Pilar Quintana and Lisa Dillman, author and translator of PEN Translates award-winning The Bitch, are interviewed by the English PEN Membership from their homes in Colombia and the USA.

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This interview took place during an English PEN Members’ Call with Pilar Quintana and Lisa Dillman, part of our programme of events for the PEN membership


WILL FORRESTER: Pilar and Lisa – we’ve just heard you both read, in the Spanish and the English, from The Bitch. Pilar – could I ask you about dogs? What draws you so much to them?

PILAR QUINTANA: That’s a very good question. When I was growing up, in Colombia, people didn’t have close relationships with animals. Dogs were used on farms, or to bark and keep houses safe. Cats were for hunting mice. But that has changed over time: now, dogs and cats are family. People have birthday parties for them, and when they die it’s a family death.

When I lived in Colombia’s Pacific Coast – in the jungle – I had pets. It was difficult. In the jungle, animals are less tame than in the city, where I had lived easily with cats. My relationships with animals on the Pacific Coast were complex: pets would get lost, walk out into the wild, get sick. I suffered when they died.

I wanted to explore that as a literary theme, particularly the relationship between a woman and an animal – a woman who couldn’t have children, who adopted a puppy instead. This is something that has happened to a lot with people around me – family, neighbours, and in particular one of my closest friends. This is something that hasn’t been explored before, at least in Colombian literature.

WF: Thank you, Pilar. And I think we’ll come onto some more questions around motherhood and animals. I’d like to ask you about some other books – books about dogs, but written by men [holds up J.M. Coetzee’s Disgrace]. But first, Lisa, I wanted to ask you about translating these person-dog relationships. How did context and language intersect in translating The Bitch?

LISA DILLMAN: That’s a really interesting question. I’d say, in terms of language, it was fairly like-for-like translation. But in terms of the ideas of dog ownership that Pilar just discussed, things were more complex. In The Bitch, we have a character who really wants to love a dog, but exists in an environment in which that’s not the way dogs are treated. It’s a question of sentimentalisation. Where I live, people take their dogs to Doggy Day Care; yesterday, I spoke to a student whose mother had taken their cat to a psychic. So there’s a clash of mentalities to translate – but Pilar’s prose is so spare, that clash somehow became more surmountable.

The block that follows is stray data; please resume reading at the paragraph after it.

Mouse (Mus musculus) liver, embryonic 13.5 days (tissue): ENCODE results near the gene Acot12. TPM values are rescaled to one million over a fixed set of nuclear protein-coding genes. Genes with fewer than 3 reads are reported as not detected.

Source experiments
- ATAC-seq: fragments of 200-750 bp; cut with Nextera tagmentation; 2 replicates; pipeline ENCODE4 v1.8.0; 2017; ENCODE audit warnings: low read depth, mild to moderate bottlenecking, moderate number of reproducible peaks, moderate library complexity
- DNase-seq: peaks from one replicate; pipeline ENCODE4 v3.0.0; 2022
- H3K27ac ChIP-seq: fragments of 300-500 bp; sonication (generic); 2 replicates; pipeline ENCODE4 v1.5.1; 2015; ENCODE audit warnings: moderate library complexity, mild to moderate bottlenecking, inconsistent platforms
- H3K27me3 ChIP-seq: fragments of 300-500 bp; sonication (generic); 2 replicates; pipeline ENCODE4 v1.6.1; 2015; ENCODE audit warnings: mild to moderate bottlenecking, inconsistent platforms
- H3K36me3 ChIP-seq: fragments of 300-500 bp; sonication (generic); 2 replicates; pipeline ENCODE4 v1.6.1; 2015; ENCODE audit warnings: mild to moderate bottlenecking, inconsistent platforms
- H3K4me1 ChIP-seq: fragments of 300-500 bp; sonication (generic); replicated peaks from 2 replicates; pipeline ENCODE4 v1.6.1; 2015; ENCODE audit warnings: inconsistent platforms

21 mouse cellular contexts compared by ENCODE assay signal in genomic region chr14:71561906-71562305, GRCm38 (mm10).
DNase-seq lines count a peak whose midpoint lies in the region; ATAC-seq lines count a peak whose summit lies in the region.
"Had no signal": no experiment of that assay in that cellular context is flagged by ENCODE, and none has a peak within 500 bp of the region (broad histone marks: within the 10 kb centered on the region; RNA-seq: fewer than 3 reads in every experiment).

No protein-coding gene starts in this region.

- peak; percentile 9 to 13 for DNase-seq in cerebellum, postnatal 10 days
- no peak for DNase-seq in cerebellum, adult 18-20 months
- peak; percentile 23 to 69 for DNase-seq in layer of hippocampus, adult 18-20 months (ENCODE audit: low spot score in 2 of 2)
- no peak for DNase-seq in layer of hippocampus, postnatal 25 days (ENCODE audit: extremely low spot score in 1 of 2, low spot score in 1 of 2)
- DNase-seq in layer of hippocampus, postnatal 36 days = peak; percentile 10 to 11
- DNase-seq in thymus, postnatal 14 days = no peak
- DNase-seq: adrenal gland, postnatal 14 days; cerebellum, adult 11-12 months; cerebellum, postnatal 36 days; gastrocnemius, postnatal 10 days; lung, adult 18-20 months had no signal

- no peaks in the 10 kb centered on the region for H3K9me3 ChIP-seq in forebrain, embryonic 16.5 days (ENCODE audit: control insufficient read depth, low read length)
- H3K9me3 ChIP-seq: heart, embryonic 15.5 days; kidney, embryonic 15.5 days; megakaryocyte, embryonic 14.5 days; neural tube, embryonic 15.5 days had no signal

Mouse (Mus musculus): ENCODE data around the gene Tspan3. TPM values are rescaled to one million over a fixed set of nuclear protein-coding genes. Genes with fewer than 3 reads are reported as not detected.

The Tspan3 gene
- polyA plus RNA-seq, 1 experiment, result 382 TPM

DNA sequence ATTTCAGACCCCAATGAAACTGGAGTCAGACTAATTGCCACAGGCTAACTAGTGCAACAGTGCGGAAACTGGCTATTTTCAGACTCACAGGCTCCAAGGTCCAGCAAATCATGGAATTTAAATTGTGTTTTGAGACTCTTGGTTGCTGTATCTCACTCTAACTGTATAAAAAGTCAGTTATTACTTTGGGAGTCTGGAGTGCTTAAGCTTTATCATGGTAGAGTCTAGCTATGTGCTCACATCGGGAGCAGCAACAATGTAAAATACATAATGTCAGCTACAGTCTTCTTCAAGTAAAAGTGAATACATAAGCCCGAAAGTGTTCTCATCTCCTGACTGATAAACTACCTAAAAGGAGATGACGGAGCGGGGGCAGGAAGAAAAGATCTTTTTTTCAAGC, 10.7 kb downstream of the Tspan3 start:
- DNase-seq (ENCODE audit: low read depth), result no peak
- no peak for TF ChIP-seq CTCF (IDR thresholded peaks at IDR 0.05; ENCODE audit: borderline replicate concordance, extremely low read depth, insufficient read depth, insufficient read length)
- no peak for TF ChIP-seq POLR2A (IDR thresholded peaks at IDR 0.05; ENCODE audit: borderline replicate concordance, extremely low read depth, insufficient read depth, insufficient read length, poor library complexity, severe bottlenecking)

WF: You mention ideas of sentimentality, and there’s a question from Jill Nicholls in relation to this that I’d like to go to.

JILL NICHOLLS: Thank you. I love the unsentimental descriptions of nature in the book – of the sea where the child is killed, of the jungle, of the ants that make Damaris stand on a plastic chair as they ‘clean’ the house. I wondered if you have personal experience of an environment like that, Pilar?

PQ: Yes, I lived on Colombia’s Pacific Coast for nine years. I lived on a bluff – where my ex-husband and I built our house with our own hands. I think The Bitch is the result of my time there.

Even for many Colombians, the Pacific Coast is an unknown place. When Colombians think of the sea, they think of the Caribbean Sea. Even if they live in Cali, three hours from the Pacific Coast, the sea is still the Caribbean Sea. So I had to be descriptive and sensitive to the place, even for local readers. Sometimes Colombians do know the area, but, if they do, they know it with a lot of prejudice. It’s a poor area, with a large black community. And I wanted to show something other than a preconception of the region.

JN: You certainly did.

WF: Thank you, both. Could I please go to Rebekah Zammit for a related question on nature?

REBEKAH ZAMMIT: Thanks. Pilar, with a growing awareness of the natural world and its needs – as well as the needs of women and those who experience violence – what can a reader draw out of The Bitch and apply to their own reality?

PQ: Well, Damaris is born in an isolated area. In my country, if you are from the city, you have certain privileges. People on the Pacific Coast lack opportunity. And not only is Damaris born in isolation, but she’s also born poor and black. She has systemic racism, misogyny and classism against her, and she suffers the violences that come with that.